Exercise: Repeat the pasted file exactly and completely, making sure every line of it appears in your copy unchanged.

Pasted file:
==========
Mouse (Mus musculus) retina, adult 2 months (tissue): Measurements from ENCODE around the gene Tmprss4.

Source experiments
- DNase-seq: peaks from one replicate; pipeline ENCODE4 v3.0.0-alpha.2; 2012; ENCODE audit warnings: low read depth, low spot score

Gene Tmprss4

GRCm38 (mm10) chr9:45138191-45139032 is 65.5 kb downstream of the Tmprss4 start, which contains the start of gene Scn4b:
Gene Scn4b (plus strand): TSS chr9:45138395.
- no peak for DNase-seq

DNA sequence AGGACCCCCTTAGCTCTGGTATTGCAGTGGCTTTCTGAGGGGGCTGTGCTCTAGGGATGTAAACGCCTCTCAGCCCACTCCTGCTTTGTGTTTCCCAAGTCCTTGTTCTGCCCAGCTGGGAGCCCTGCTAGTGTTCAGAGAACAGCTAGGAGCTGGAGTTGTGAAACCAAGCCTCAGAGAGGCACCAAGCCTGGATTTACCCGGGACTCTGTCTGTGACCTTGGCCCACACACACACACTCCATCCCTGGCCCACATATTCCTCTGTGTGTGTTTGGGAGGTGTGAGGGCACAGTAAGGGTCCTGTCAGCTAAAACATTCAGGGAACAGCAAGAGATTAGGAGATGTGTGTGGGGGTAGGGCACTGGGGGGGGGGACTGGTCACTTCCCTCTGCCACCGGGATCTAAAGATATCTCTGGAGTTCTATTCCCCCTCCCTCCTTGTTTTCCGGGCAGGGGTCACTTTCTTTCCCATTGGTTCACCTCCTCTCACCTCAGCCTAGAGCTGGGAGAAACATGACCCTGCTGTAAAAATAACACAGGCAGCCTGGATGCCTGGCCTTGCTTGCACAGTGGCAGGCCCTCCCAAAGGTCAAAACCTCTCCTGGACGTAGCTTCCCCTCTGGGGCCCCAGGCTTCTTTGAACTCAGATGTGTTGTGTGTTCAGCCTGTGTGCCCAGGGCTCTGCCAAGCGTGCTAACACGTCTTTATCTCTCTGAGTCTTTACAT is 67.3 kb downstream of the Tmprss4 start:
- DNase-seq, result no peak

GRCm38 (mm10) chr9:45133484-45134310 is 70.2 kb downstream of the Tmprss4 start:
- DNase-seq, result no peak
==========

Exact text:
Mouse (Mus musculus) retina, adult 2 months (tissue): Measurements from ENCODE around the gene Tmprss4.

Source experiments
- DNase-seq: peaks from one replicate; pipeline ENCODE4 v3.0.0-alpha.2; 2012; ENCODE audit warnings: low read depth, low spot score

Gene Tmprss4

GRCm38 (mm10) chr9:45138191-45139032 is 65.5 kb downstream of the Tmprss4 start, which contains the start of gene Scn4b:
Gene Scn4b (plus strand): TSS chr9:45138395.
- no peak for DNase-seq

DNA sequence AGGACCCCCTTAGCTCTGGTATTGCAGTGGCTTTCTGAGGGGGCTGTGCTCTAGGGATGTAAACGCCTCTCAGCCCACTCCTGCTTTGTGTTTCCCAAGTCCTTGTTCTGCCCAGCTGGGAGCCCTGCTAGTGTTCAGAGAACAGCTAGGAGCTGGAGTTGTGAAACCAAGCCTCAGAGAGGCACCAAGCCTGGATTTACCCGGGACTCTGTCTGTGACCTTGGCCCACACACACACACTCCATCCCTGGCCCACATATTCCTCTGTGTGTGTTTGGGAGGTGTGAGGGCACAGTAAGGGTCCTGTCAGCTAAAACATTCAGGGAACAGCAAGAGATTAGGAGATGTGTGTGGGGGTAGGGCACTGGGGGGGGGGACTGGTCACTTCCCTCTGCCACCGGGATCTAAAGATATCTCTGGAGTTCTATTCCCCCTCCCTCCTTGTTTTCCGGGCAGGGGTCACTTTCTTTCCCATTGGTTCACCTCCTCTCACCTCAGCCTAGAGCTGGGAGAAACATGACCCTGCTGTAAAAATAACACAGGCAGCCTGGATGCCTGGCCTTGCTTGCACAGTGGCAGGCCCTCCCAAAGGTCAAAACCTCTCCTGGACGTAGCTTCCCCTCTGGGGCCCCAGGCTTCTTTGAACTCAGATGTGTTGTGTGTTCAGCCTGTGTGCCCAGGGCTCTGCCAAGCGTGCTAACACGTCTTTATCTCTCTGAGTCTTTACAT is 67.3 kb downstream of the Tmprss4 start:
- DNase-seq, result no peak

GRCm38 (mm10) chr9:45133484-45134310 is 70.2 kb downstream of the Tmprss4 start:
- DNase-seq, result no peak